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Greetings fellow ocean enthusiasts,
Boy, how we missed diving at Cocos Island!
Both the Argo and the DeepSee were under routine maintenance for a whole month, and during that time we waited eagerly to return to the island and visit the depths that lie beyond the light of the surface.
It was a great week of great diving with fantastic people. The water was flat and smooth the entire crossing, and once we got to the island we were pleased to find stellar visibility as well.
On the way down on some of our dives, we were accompanied by a group of dolphins that sent us on our way with a smile. The water column from surface to the bottom of 200m/660ft was full of gelatinous critters, and halfway down we encountered a couple of hammerheads.
From 200m/660ft to 300m/1000ft, we saw various jellonose fishes distributed along the wall. Given the fact that in dry season skies are mostly clear, it was super impressive to see the halo of light when looking up even at the total darkness of 300m/1000ft depth.
As we came back to the platform on top of the ledge, at the vast area of rock formations from 190m/630ft to 150m/500ft, we knew that unusual light coming from the surface would work in our favor: there were thousands of fish all around!!! Threadfin Bass, big groupers, scorpionfishes, frogfishes and an unusual amount of moray eels everywhere in cavities of the rocks. One unidentified moray was caught in our camera latching on a bass to swallow it whole – that was super exciting to see.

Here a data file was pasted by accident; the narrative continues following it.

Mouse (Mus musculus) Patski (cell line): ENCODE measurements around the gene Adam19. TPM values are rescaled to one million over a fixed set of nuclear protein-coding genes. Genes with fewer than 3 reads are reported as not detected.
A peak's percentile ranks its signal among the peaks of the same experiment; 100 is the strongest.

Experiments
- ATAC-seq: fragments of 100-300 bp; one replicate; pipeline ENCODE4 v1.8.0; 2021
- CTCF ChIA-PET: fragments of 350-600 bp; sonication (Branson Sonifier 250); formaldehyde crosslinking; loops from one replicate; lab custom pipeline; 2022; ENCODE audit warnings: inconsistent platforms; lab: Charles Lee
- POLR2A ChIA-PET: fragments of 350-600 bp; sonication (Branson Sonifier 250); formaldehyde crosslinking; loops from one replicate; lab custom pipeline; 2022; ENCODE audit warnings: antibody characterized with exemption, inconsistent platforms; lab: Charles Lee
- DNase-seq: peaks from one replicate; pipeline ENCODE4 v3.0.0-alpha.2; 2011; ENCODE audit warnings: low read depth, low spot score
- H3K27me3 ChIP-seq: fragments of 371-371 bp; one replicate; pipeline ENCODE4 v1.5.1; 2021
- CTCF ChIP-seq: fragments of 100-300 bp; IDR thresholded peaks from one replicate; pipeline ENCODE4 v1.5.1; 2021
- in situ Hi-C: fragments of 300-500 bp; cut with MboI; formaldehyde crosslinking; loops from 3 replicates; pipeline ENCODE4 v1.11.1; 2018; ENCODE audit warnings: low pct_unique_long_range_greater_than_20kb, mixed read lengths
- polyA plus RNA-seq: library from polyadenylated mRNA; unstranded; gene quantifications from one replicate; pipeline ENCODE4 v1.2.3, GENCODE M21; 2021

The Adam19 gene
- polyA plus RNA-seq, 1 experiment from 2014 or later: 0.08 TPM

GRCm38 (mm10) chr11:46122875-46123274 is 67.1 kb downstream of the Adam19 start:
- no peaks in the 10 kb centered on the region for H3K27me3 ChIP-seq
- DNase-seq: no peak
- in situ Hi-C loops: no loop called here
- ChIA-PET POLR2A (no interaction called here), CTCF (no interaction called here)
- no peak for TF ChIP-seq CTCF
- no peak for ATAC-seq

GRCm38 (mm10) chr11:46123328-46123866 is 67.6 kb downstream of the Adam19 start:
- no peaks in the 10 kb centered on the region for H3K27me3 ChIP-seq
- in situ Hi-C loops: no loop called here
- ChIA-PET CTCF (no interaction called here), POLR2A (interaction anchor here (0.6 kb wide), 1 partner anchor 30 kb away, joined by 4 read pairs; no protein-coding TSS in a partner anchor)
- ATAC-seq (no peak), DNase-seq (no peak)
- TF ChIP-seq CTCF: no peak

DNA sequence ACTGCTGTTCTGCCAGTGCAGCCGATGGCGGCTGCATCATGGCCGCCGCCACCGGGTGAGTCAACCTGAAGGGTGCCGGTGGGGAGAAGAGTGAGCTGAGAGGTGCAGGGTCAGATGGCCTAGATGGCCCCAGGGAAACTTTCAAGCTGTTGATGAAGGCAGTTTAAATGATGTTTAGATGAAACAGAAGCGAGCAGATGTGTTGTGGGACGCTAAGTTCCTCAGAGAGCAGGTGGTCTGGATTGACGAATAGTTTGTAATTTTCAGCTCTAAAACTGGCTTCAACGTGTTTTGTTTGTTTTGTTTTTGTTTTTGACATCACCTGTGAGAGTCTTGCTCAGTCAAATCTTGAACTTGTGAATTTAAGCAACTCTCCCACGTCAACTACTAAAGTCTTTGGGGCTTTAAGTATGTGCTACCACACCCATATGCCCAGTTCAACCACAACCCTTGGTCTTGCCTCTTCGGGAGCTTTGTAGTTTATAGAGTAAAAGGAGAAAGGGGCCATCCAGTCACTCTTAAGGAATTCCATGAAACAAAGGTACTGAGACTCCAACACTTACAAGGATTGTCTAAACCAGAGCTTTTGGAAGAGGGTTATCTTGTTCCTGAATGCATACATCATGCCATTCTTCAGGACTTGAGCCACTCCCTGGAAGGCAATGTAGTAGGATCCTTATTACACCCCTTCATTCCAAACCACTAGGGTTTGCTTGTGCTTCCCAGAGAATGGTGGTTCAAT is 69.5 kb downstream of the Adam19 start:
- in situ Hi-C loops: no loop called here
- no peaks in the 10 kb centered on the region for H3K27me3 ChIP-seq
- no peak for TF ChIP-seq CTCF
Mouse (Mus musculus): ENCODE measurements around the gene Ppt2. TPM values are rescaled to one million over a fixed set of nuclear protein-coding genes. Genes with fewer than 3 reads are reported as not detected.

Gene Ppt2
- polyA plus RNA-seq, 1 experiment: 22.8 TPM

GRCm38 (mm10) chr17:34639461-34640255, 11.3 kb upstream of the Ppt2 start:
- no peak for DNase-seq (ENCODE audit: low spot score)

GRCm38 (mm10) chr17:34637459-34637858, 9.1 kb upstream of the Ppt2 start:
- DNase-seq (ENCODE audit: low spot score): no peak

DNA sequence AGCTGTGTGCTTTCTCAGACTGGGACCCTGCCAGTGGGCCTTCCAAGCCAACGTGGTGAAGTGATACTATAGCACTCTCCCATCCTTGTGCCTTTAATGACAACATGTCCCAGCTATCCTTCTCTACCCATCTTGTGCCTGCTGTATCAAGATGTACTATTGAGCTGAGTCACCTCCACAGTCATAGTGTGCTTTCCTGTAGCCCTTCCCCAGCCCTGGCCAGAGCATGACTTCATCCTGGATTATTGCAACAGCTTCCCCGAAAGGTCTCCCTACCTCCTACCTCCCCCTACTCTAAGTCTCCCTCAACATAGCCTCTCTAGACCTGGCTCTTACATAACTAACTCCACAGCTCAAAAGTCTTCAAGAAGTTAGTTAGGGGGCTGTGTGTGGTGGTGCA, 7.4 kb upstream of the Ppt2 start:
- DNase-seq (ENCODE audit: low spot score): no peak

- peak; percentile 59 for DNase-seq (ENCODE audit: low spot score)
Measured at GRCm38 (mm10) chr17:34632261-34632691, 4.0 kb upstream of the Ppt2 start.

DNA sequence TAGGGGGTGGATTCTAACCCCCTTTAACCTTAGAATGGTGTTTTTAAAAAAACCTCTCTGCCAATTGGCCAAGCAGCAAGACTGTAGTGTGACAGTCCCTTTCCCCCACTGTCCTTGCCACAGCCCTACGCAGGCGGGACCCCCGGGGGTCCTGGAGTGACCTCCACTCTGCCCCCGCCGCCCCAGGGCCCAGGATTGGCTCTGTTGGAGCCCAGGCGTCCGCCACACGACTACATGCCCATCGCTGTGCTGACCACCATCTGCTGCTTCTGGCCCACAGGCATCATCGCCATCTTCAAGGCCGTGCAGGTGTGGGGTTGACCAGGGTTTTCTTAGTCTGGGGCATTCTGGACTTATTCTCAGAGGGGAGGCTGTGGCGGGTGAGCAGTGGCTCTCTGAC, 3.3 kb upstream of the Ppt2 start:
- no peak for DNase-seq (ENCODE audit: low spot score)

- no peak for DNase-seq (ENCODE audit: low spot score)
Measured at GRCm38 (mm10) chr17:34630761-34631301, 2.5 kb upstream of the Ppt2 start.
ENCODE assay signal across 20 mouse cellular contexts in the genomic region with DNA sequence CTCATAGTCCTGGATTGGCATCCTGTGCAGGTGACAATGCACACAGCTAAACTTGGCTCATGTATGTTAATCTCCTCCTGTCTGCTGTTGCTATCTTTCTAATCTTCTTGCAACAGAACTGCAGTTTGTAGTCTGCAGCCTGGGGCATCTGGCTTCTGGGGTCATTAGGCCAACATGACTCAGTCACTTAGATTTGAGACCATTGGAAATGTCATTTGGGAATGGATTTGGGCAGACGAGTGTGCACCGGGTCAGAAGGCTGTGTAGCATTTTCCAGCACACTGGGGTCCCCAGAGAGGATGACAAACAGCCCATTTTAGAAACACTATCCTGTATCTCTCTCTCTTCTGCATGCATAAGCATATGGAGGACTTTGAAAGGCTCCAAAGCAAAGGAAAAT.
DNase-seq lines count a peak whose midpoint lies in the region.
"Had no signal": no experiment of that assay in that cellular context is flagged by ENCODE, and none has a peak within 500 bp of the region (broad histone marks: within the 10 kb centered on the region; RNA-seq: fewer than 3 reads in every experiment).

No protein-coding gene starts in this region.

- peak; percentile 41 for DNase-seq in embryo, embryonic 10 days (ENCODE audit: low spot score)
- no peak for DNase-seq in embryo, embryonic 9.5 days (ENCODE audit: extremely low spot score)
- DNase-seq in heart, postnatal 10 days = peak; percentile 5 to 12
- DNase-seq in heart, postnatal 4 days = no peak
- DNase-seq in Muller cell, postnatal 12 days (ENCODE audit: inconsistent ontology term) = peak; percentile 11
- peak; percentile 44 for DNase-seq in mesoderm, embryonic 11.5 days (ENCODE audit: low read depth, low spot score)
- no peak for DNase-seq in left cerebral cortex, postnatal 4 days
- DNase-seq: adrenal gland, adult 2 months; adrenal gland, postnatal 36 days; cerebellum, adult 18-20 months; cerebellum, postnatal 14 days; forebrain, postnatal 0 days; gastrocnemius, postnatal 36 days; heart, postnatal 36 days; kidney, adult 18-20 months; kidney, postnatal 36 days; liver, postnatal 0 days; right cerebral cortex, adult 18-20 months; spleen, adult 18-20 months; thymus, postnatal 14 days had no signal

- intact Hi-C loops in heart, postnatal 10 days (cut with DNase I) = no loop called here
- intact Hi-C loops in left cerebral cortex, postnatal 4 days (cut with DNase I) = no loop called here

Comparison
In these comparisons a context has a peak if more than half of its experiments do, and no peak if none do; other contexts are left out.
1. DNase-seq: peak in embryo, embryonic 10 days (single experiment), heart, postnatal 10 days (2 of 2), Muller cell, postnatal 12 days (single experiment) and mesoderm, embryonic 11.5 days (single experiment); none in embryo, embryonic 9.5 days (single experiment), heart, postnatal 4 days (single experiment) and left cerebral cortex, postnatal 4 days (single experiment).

All this action and we're only beginning 2018 – we can’t wait to see what the rest of the year will bring. On our next trip we’ll get to return to “Las Gemelas” (the Twins) 40 miles outside of Coco’s on a special expedition. Then in April we’ll be going to Malpelo, Colombia on a special project with National Geographic.
If you are on the way to Cocos Island this year, contact your agent or our office
to make sure you don’t miss this once in a lifetime opportunity to reserve yourself a seat on the DeepSee submersible.